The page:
Search This Blog


Sunday, October 4, 2015

Cindy Prascik's Reviews of Sicario & The Martian

Dearest Blog: Yesterday it was off to the pictures for a promising pair, Sicario and The Martian.
Spoiler level here will be mild, nothing you wouldn't know from the trailers.
First on my agenda: Sicario.
A tactical specialist for the FBI is recruited for a multi-agency operation targeting a drug kingpin.
Dear Reader(s), I was a HUGE fan of the TV series The Bridge, so when I started seeing trailers for Sicario, I thought, "The Bridge on the big screen, with a li'l Josh Brolin stirred in for good measure? SIGN ME UP!" The movie does have its twists, but it definitely includes all the "law vs. cartel" aspects you'd expect, too.
To wit: It will surprise exactly no one that a film about running down a cartel boss is not for the faint-hearted. Sicario is brutal, and it does not flinch in its presentation of violence and gore, though torture is mercifully more implied than explicitly shown. It's all about ugliness, with the occasional surprisingly pretty moment. In a world of dirt and shacks, suddenly there's a silhouette framed against a stunning sunset, a frame of breathtaking beauty. Emily Blunt is fantastic in the lead, a competent, confident woman who lands in a situation she doesn't fully understand and can't control. For the second time in as many weeks, Josh Brolin turns up as a vaguely obnoxious guy that you'll kinda like anyway, and Benicio Del Toro all-but steals the show. The proceedings are accompanied by a menacing, magnificent score (composed by Johann Johannsson) that perfectly enhances the movie's tense tone. There are many moving pieces in Sicario, but, at almost an even two hours, it never feels muddled, slow, or long.
Sicario clocks in at 121 minutes, and is rated R for "strong violence, grisly images, and language."
I anticipated greatness from Sicario, and I'm pleased to report it exceeded my expectations. 
Of a possible nine Weasleys, Sicario gets eight.
Next up: Ridley Scott's The Martian.
A space mishap leaves a presumed-dead astronaut alive and alone on Mars.
Box office reports indicate that, if you went to the movies this weekend, you probably saw The Martian. And you loved it, didn't you? Seems everyone did. Well, almost everyone...
First, the positives: The Martian is a great story, and very well acted. A strong supporting cast is uniformly solid, but it's essentially up to Matt Damon to ensure you aren't rooting against astronaut Mark Watney's rescue. Damon does a fine job; he's believably smart, funny, and likable, yet also beautifully plays those moments of despair bound to beset a person in his situation. It's worth noting that, for all the movie's meant to be taken seriously, it does not hesitate to get a shirtless Matt Damon onscreen as early and as often as possible. There's a shortage of Sebastian Stan (would you even believe I wrote this if I didn't say it?), but it's nice to see Stan, an excellent actor in his own right, in something worth watching. I'm a long-standing Stan Fan, but outside Marvel projects, I'm pretty sure he hasn't done a decent movie or show since the short-lived NBC series Kings. The Martian's effects are big and sweeping, not in the same universe (see what I did there?) as the visual magnificence of Interstellar, but certainly worth seeing on the big screen. It's played for laughs, but there's also a proper disco-stompin' soundtrack that'll leave you humming ABBA's Waterloo for the next week or so.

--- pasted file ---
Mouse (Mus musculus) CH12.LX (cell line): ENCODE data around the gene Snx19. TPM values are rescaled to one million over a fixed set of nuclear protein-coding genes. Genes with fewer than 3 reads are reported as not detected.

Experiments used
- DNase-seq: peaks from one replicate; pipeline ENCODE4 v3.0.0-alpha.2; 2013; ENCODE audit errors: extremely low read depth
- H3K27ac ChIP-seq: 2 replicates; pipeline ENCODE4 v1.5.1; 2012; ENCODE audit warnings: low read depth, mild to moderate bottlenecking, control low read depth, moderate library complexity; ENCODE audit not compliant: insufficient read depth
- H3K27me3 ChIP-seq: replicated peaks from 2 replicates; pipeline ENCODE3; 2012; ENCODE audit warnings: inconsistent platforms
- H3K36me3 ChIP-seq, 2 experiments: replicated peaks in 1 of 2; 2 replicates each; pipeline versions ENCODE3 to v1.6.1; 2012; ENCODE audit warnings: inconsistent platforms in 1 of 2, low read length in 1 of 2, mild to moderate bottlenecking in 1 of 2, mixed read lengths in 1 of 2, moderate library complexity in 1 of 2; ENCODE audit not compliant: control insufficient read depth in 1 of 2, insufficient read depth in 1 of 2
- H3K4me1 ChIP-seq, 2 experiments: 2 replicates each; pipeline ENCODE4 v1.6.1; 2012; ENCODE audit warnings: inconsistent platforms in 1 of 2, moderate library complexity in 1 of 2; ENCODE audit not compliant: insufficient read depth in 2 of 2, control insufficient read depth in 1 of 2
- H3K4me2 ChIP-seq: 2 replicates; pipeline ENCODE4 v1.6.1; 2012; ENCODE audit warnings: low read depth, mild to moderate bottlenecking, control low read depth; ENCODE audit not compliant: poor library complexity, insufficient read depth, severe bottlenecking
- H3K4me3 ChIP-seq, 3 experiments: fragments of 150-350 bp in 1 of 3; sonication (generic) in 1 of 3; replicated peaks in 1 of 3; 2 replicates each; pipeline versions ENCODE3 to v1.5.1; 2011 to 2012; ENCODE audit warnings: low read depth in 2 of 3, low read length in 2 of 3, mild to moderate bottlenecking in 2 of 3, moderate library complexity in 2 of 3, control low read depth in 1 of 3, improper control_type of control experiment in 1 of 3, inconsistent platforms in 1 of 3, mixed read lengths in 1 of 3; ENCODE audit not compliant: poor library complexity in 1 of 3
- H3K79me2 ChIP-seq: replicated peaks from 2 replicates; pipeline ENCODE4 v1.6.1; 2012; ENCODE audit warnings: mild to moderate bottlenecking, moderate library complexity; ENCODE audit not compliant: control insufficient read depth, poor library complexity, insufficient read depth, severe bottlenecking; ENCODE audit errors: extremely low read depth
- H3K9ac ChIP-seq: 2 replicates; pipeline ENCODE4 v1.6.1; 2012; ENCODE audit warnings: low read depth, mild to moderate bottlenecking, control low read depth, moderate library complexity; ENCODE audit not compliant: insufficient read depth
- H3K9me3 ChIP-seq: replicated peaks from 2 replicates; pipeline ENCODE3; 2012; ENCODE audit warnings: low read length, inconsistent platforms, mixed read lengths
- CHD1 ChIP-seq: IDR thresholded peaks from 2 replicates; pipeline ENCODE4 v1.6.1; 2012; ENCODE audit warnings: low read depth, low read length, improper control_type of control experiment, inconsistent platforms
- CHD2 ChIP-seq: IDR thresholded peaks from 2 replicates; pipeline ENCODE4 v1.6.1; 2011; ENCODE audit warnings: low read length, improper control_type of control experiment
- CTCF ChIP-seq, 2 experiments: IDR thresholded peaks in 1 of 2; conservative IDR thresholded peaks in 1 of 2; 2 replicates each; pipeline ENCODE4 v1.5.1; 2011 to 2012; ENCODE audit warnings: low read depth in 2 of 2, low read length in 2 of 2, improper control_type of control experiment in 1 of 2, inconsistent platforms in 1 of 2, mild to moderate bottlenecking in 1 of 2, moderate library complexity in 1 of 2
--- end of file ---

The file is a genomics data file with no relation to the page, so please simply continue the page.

The negatives? Despite all that, The Martian is pretty boring for pretty frequent and pretty significant stretches. You've no reason to care whether anyone outside of Watney lives or dies. The off-Mars sequences at NASA are actually far more interesting and entertaining than the movie's galactic bread and butter. If we're being honest, I looked at the clock a LOT and was fidgetingly anxious to wrap it up before the movie's halfway point.
The Martian runs an excessive 141 minutes, and is rated PG13 for "some strong language, injury images, and brief nudity."
It's a good movie, maybe even a great movie, but on the heels of Sicario, 
The Martian just didn't feel all that special. 
Of a possible nine Weasleys, 
The Martian gets six and a half.
Until next time...

Saturday, October 3, 2015


An idealistic FBI agent (Emily Blunt) is assigned to work a dangerous stretch of the US-Mexico border by her superior officer (Josh Brolin). She's exposed to the brutality of the Mexican drug cartel, and becomes partners with a defector from the cartel (Benicio Del Toro) who possesses keen knowledge about the organization. As she gets deeper into the ruthlessness and corruption surrounding the FBI sting to find the organizations leaders, her moral and professional boundaries are pushed to their breaking point. Denis Villeneuve directs this pulse-pounding crime drama, which competed for the Palme d'Or at the 2015 Cannes Film Festival. ~ Daniel Gelb, Rovi

Director: Denis Villeneuve

Cast: Emily Blunt, Benicio Del Toro, Josh Brolin, Jon Bernthal, Daniel Kaluuya

Release Date: Sep 18, 2015

Runtime: 2 hr. 1 min.

Genres: Action/Adventure, Drama


Sicario is the type of action thriller that leans towards the adult audience more so than the blockbusters.  It’s a moody mix of suspense peppered with action and compelling characters.  Denis Villeneuve’s is beautifully shot film that never shies away from the ugly side of violence and vengeance.  Still it’s not nearly as bleak as his previous film Prisoners which seemed intent on showing the closing darkness.  That’s not to say that this film is a bright and uplifting sing along, far from it.  Its characters are various shades of gray.   Emily Blunt’s performance here shores up her transformation from rom-com to ruthless but with a touch of subtle vulnerability.  The supporting cast is headline by Josh Brolin who is having a good time playing a CIA spook that is out for his own interest but Benicio Del Toro is the star of the show.  Del Toro is a fascinating mix of cool and dangerous throughout.  His character doesn’t say much but the performance lets you know there’s plenty going on behind those eyes.  It’s an intriguing drug war drama throughout Villeneuve’s most accessible film yet.